While we’re working hard to prepare for our seats at the table, we also need to mind our money. What’s the point of making money if we’re not making it work for us?
For the next few weeks, we’re dedicating #memomonday to getting our financial futures in better shape. We’re passing on gems we’ve learned along the way to make you better informed, and to make your hard-earned money work better for you.
By: Minda Harts, CEO, The Memo
I used to be one of those people who thought I could never invest because I wasn’t rich. After reading several investment books, I quickly realized that I was completely wrong. You don’t have to be rich to invest at all. The only thing you need is patience and a little self-control, and luckily, both of those don’t cost a thing! I started investing with less than $100. If you feel broke now, it’s a good bet you don’t want to feel the same way 20 years from now.
Here are some things that helped me along the way...
1) Invest in Your Favorite Stores
Instead of going out with your friends every week for happy hour, you could instead save your money and invest one weeks’ worth of happy hour drinks in a couple of shares of your favorite company’s stock. Let’s say, for example, you love shopping at a certain clothing store, or enjoy a glass of wine with your dinner – you could take your money and invest it in those brands. When I first started investing, my strategy was to invest in stores that I regularly shopped at. It makes sense – if you love a particular store, other people are bound to love it too, and that means the company is as safe a bet as you can get! Some stocks range from 10 dollars up to 100 dollars each. Let’s be honest, many of us can easily spend that kind of money on a Saturday night. So practice patience and invest in the companies you love.
2) Less Mocha Lattes and One Mutual Fund
I love a good skinny latte with soy milk at least once a week. If you’re a serious caffeine junkie, you might buy your favorite drink from a coffee shop every day. So let’s say you buy a latte every day for the next year...You’ll end up spending roughly $1,800. What if you skip the lattes and invest that money in a mutual fund instead? [Be aware, most mutual funds have an initial minimum buy-in of around $1000.] Yes, the latte gives you instant gratification, but wouldn’t you rather bet on the odds of enjoying a nice beach vacation from the mutual fund on its maturity date? (Another plus – the mutual fund has way less calories.)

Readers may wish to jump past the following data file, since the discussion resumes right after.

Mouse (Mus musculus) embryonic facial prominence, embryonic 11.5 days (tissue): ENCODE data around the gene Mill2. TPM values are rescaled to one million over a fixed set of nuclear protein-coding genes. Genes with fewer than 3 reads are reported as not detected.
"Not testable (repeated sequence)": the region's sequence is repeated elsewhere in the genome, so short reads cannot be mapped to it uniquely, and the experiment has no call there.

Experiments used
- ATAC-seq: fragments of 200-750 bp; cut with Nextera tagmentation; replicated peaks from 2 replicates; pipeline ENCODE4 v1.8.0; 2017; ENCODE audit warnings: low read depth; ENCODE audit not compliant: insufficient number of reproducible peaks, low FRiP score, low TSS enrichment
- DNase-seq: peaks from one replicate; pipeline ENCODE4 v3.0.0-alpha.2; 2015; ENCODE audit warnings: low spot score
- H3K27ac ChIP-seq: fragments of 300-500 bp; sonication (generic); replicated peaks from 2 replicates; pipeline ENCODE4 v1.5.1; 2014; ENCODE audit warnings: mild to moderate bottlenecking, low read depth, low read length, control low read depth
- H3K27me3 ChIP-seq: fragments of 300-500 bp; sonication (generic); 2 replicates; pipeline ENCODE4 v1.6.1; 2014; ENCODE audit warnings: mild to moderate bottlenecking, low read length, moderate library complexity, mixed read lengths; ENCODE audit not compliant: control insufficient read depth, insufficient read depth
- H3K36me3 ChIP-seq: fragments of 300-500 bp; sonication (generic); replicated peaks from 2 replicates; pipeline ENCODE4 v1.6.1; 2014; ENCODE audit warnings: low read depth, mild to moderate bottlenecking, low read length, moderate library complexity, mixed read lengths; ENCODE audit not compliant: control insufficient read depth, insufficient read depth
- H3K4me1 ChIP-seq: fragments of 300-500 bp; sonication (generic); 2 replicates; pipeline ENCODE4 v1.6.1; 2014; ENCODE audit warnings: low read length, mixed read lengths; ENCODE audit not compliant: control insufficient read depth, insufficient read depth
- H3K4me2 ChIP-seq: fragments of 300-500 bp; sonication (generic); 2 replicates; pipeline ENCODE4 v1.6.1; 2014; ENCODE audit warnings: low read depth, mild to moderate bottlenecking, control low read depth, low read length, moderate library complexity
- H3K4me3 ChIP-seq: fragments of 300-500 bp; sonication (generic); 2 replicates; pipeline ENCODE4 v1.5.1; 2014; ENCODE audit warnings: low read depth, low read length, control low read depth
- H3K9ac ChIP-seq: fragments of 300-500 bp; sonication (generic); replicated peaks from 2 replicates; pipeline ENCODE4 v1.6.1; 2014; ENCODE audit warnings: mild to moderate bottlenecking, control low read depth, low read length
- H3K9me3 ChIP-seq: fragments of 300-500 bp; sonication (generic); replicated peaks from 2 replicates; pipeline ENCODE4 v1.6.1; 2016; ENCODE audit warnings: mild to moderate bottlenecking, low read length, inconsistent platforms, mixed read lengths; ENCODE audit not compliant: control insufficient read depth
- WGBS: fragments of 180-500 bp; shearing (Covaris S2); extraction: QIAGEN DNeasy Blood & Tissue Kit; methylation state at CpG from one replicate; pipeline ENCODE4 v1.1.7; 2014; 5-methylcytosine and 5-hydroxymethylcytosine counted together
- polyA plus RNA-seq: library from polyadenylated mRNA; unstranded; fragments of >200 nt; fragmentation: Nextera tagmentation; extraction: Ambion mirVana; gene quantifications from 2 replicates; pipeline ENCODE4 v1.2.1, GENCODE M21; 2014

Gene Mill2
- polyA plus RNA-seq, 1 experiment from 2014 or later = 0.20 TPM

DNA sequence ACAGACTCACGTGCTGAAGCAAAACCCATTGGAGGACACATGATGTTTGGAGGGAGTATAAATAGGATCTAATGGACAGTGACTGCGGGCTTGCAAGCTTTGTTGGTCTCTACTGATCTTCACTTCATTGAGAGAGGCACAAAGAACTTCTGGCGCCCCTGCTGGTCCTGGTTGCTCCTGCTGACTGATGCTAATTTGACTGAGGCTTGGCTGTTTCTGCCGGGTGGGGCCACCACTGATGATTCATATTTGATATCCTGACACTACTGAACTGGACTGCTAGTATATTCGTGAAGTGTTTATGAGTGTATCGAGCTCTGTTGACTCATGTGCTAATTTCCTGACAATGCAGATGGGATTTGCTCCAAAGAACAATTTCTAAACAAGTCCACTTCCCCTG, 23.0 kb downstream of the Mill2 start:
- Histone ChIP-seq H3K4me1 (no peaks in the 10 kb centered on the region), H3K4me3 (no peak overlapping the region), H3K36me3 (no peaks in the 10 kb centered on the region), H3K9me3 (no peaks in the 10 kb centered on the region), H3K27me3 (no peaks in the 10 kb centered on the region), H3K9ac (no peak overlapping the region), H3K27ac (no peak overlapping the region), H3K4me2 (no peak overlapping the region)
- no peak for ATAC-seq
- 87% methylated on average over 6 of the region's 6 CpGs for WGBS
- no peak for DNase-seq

3) Treat Every Dollar You Spend Like an Investment
This might sound like something your mom would tell you, but if you start changing the relationship you have with your money, showing it a little more respect, you might spend it more wisely. If you don’t think you have enough money yet to partake in tips one and two, I strongly suggest working on this one and going back to the other two as soon as you can. So the final tip: Make one investment every day. An investment is more than just a stock or bond. Each investment you make represents your future and that nice beach vacation. Once you have invested in your basic needs – food, water, and shelter – every dollar spent after that equals a new opportunity for you to start building the future you want to create. Starting today, sort every dollar you spend into three categories: long-term goals, short-term goals, or immediate needs. You want your money to work smarter for you. Pretty soon this will become second nature and you’ll become much more mindful of how you spend and how much you waste (you know all those rotten apples you’ve thrown out because you never got around to eating them? Those could have been shares in Apple.)
No one is here to judge you on how you spend your money, but we are here to offer you tips on how to make your money work harder. With the tips above, you can consider investing with what you already have, even if it’s only a little. I have no doubt that pretty soon you’ll be hooked and looking for investment opportunities every chance you get.
An earlier version of this article was originally posted on Just Haves